Hyperspectral Remote Sensing
field spectroscopy and image analysis
Spectroscopy and hyperspectral remote sensing enables to retrieve very detailed spectral information about a certain surface in dense bandwith intervalls. Information on the “spectral fingerprints” of surfaces is then available in a near-continuous manner. This allows for the differentiation of materials, such different geologic surfaces, different urban materials, or plants of different composition and vigor. Especially field- and laboratory spectroscopy has shown many benefits, as measurements can be carried out in a controlled environment, and can be directly visualized and explained. This course provides you insights into practical experiments using a field spectrometer, and subsequent data analysis to assess key environmental parameters such as plant health, soil moisture content, and geologic composition.
The content of this course includes both the theoretical background of field and imaging spectroscopy, as well as practical experiments and subsequent data analysis. In particular, we will adress: the theoretical background of field and imaging spectroscopy / general reflectance and transmittance properties of plant leaves, canopies and soils / the quantification of biophysical and biochemical properties using spectroscopic measurements, feature parametrization and regression analysis / the advantages and challenges of existing and planned hyperspectral spaceborne sensors
Coding examples and individual work will be covered
Various software programs will be used, but mainly OpenSource software such as R.
Different techniques will be introduced and practically applied.
The content of scientific with regard to the audience will be discussed.
General Course News and Updates
Biodiversity analysis and conservation decision relies on adequate and meaningful data that are available on a long-term and global basis. Such environmental information need adequate spatial and temporal resolution and remote sensing data does provide a wide range...read more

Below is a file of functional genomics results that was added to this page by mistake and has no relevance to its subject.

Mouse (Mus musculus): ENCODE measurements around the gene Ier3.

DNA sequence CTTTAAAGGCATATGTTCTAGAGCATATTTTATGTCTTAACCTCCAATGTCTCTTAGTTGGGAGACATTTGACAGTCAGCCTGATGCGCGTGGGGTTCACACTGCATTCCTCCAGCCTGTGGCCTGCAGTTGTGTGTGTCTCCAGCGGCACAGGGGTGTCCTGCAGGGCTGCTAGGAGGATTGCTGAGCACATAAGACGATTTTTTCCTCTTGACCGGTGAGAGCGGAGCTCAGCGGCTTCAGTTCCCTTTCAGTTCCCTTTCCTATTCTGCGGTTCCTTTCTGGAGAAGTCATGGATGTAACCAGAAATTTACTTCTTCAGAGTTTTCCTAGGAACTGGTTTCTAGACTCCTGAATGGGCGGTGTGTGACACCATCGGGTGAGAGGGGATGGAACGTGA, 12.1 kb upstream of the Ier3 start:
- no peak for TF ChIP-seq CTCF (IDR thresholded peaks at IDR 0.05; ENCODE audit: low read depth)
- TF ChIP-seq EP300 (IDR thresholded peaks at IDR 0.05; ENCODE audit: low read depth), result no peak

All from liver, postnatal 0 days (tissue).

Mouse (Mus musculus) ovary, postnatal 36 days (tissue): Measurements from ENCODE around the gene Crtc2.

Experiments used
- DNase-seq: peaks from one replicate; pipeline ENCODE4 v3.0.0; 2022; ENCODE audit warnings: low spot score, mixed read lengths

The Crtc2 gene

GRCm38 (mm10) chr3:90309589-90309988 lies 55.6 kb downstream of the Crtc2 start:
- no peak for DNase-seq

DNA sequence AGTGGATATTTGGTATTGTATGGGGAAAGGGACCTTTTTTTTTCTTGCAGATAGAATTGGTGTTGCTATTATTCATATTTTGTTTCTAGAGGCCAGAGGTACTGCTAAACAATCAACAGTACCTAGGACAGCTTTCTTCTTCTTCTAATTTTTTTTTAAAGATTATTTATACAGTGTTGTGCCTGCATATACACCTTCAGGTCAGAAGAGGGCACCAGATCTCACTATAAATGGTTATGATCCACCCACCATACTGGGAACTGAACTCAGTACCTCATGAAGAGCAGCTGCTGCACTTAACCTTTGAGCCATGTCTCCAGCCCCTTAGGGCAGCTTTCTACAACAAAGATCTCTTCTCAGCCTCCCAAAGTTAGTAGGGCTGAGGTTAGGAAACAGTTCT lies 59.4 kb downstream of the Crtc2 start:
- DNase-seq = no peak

As every term our students could participated in a scientific presentation course where they learned how to prepare, design and defend a scientific talk. Beside the theoretical part many practical exercises were part of this course and a final presentation in a large...read more
Our 2017 EAGLEs spend a great day at DLR-EOC close to Munich and learnt a lot about applied remote sensing. Beside talks about a variety of topics did the EAGLE students also have the chance to discuss in small groups with DLR scientists their research or...read more
Dr. Christian Hüttich started working in October as lecturer at the Department of Remote Sensing at the University of Würzburg. Christian is teaching applied Earth observation and digital image analyses & GIS in the EAGLE graduate program. Christian is further...read more
While the "old" EAGLEs are spending their 3rd term doing internships or innovation laboratories in Italy, Portugal, Poland or Burkina Faso at various research organizations or companies, the new EAGLEs for the winter term 2017/2018 will be welcomed next week. The...read more
The EAGLE course "Remote Sensing in Biodiversity and Conservation Science" took place in the last week of the summer term at the field research station in Fabrik Schleichach, Steigerwald. 20 biology and EAGLE students worked and lived together for one week and...read more
Our EAGLE students had to present their work as posters, reports or oral presentations at the end of the summer term and could show impressive achievements and results of small research projects.Some impressions of their oral and poster presentations can...read more
Beside participants from the University of Wuerzburg and the DLR, also many colleagues from companies and a variety of national and international research institutions joined this event. The midsummer dialogue was organized by the EAGLE students. The students were...read more